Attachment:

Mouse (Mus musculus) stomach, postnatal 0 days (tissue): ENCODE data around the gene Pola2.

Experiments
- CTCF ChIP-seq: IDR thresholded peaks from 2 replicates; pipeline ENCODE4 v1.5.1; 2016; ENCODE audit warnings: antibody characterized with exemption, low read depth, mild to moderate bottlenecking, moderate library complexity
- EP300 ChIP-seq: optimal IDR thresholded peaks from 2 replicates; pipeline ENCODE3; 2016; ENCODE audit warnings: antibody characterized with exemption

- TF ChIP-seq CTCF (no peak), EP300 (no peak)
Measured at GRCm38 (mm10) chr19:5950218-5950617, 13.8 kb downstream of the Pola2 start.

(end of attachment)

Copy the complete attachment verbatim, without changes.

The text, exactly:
Mouse (Mus musculus) stomach, postnatal 0 days (tissue): ENCODE data around the gene Pola2.

Experiments
- CTCF ChIP-seq: IDR thresholded peaks from 2 replicates; pipeline ENCODE4 v1.5.1; 2016; ENCODE audit warnings: antibody characterized with exemption, low read depth, mild to moderate bottlenecking, moderate library complexity
- EP300 ChIP-seq: optimal IDR thresholded peaks from 2 replicates; pipeline ENCODE3; 2016; ENCODE audit warnings: antibody characterized with exemption

- TF ChIP-seq CTCF (no peak), EP300 (no peak)
Measured at GRCm38 (mm10) chr19:5950218-5950617, 13.8 kb downstream of the Pola2 start.